Sunday, November 27, 2011

The Unpublished: Black Diamond

Title: Black Diamond
Author: Frenchie24
Contains: Curse words on 11/67 pages. 
Cover Thoughts: Not bad at all.
My Rating☆  (5/7)
Blurb: It was raining when I met Drew...sounds like a cliché for a love story, doesn't it? He was annoying and arrogant but I helped him. It was the least I could do. In exchange, he helped me. He taught me about my past, about my history. About the secret life my parents had held as spies, before they went missing.
          Now we're hunting for a few pages of a journal, written by my great times two billion grandmother. It’s hidden in the Arctic Circle somewhere, and I’m going to get it with four people. My genius of a little brother, Ducky, Drew, his girlfriend, Maggie, whose twin, Starr, is out to kill everyone, and Jace, my new boyfriend. Yet I’m the only one I can trust. Nobody said the life of a spy was easy...
Characters: The main character, Ridley, was a believable, well written character, especially considering she played the part of the average, ordinary teenaged girl. Her brother, "Ducky", I found to be rather quirky and amusing in his part of the brilliantly-minded younger sibling. And then there's Drew. Despite his rather arrogant  self and need for a slight attitude adjustment, I actually really like him. He just had this humorous, likable personality while still being an annoyance to Ridley. Each of these three main characters I found to be very well-developed. Excellent! 

Imagery/Mood: There didn't seem to be as much imagery or description as there could have been. I think it would make this story even stronger.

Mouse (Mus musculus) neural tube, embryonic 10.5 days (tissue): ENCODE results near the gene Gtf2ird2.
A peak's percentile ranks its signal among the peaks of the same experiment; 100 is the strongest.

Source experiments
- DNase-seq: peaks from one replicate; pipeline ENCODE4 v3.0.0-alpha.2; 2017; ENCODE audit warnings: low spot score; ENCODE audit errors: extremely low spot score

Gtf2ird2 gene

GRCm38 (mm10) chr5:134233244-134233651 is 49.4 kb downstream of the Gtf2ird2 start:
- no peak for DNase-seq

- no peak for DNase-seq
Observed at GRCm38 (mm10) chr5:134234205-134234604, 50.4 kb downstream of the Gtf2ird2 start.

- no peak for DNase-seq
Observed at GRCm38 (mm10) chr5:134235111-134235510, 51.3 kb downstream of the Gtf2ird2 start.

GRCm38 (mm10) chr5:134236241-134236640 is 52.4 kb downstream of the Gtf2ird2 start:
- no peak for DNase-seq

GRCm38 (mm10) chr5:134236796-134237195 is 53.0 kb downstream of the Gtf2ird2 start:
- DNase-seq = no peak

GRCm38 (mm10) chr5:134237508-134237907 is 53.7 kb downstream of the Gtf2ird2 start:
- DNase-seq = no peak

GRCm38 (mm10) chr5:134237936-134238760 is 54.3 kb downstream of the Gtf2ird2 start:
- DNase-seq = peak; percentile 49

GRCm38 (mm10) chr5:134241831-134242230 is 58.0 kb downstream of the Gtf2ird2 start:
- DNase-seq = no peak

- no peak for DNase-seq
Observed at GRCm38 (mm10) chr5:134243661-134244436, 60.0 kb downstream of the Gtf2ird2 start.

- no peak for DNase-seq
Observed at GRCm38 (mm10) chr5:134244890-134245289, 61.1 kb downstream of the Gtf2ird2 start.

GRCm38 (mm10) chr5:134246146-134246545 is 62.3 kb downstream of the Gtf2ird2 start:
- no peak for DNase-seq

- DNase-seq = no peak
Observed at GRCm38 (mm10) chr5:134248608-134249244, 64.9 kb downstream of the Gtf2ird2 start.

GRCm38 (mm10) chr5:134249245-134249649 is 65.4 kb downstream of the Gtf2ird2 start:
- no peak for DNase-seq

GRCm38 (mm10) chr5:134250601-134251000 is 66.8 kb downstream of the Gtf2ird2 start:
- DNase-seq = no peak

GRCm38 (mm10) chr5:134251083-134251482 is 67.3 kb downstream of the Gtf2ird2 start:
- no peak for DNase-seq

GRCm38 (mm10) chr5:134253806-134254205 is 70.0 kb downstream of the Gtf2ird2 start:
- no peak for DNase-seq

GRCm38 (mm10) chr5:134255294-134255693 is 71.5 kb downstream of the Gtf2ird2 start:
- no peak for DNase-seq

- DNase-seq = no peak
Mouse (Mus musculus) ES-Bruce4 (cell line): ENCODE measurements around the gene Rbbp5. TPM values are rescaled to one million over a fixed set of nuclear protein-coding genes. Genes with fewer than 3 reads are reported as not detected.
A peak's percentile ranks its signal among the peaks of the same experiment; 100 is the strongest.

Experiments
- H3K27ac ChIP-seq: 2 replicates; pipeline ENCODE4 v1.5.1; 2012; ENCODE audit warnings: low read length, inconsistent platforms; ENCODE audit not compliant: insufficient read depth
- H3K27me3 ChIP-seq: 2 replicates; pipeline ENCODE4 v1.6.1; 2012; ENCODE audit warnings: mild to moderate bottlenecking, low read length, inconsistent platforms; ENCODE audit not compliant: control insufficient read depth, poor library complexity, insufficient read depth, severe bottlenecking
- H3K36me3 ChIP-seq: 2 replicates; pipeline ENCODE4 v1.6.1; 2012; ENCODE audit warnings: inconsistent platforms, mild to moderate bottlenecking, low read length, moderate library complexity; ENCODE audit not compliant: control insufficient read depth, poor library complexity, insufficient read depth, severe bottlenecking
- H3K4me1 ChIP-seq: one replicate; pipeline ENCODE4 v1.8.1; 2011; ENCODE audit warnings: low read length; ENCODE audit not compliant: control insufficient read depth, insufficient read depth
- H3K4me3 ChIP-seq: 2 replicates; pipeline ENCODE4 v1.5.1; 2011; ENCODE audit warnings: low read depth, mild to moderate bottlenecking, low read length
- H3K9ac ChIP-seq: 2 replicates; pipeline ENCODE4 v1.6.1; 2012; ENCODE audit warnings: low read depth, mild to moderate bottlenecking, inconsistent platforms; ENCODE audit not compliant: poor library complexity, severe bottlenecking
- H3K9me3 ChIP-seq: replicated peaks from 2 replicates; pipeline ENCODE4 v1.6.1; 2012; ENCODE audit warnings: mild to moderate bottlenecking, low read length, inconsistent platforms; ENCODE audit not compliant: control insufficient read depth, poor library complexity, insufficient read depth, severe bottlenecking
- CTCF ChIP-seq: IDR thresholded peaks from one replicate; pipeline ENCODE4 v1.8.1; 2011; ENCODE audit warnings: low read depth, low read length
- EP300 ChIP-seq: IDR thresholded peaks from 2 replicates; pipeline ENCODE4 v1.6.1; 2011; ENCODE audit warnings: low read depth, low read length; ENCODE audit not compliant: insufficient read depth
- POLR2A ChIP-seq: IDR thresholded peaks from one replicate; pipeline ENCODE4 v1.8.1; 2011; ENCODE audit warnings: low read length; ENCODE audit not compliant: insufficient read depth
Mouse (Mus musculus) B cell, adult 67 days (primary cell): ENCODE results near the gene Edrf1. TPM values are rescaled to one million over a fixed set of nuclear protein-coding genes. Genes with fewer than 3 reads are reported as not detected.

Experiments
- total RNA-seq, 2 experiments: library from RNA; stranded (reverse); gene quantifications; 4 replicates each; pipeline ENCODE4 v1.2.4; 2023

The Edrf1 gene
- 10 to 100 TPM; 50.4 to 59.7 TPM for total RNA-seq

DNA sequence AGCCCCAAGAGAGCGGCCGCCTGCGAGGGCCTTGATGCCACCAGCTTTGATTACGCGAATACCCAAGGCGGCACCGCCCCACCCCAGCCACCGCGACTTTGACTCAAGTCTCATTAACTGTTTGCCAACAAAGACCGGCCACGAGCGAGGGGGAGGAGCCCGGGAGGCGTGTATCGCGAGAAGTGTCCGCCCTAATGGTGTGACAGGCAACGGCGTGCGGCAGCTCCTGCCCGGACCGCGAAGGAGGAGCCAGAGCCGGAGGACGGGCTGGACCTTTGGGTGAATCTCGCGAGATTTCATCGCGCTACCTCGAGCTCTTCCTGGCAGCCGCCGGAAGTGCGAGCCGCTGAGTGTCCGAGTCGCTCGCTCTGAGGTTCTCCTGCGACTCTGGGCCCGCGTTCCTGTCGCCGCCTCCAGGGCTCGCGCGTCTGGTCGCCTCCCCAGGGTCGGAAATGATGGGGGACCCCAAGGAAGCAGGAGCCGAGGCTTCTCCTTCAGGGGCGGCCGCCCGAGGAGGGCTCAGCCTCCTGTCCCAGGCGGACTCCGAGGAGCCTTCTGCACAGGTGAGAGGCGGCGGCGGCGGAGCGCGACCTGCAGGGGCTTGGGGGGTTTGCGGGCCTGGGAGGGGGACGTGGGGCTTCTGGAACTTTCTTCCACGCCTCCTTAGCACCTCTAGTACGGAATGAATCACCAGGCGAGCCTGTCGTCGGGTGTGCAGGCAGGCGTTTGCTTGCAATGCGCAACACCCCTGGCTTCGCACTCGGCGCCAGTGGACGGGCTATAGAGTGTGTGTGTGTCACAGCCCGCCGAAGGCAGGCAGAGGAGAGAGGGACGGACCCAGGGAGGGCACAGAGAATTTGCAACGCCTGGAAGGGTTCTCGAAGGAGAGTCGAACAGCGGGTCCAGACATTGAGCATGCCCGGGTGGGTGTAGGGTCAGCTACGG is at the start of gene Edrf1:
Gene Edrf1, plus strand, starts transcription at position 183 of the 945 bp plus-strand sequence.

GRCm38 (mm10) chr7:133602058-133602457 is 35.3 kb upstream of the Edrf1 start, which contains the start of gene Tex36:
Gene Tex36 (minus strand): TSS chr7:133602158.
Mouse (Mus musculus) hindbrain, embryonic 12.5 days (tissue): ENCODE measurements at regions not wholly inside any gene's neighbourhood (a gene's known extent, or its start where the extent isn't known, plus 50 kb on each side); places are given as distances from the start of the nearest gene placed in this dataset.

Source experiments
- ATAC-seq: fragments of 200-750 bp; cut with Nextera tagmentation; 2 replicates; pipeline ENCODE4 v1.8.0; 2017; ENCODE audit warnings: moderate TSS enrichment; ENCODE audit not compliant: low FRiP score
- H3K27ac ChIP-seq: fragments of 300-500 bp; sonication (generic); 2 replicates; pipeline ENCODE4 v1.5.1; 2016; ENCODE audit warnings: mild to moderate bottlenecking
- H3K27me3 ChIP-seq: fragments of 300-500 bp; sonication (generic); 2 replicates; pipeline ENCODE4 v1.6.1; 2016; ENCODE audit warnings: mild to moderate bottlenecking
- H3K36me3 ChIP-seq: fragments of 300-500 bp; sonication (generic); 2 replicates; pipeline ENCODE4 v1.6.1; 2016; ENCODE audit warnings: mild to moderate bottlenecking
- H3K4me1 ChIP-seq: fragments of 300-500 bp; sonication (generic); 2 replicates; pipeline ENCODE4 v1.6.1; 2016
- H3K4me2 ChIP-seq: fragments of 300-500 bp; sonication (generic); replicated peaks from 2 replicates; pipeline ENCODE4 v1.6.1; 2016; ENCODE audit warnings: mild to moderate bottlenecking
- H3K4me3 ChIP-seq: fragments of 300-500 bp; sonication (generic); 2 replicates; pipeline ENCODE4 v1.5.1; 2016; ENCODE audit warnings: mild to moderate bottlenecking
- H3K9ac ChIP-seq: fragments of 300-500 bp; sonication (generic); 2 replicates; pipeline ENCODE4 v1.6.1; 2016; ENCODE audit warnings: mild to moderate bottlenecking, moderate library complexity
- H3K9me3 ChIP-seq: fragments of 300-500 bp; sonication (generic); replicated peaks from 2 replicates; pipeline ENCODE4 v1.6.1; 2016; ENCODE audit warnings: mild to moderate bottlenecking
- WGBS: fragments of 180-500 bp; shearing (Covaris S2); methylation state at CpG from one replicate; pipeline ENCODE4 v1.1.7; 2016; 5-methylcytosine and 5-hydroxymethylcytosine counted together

Plot: Although the five chapters that I read didn't move far into the action I can tell is coming in this book, it moved along well and, as far as I could tell, everything helped build up the plot, with no unnecessary scenes. I can't wait to see where this story goes! 

Dialogue: Realistic, natural, believable. 'Nuff said. 

Other: I was really impressed with general mechanics of Black Diamond. For having read 67 pages, I only spotted three minor SPaG/plot flaws that needed to be pointed out -- very minor at that. I can tell Frenchie has worked a lot on this piece to fine tune it to the best it can be. 

My Impression: I greatly enjoyed reading Black Diamond, and I'll be watch-listing for the time being until I can read more of it, and will definitely consider for a pick. 

Saturday, November 26, 2011

A Sound Among the Trees [Revew]

Title: A Sound Among the Trees
Author: Susan Meissner
Labels: Fiction | Contemporary
Publisher: WaterBrook Multnomah
Publication Date: October 4, 2011
Contains: 1 Intimate scene setting, p. 92
Buy It: Amazon | Book Depository | The Publisher
Book Trailer: Click Here!

My Rating:  File:Star½.svg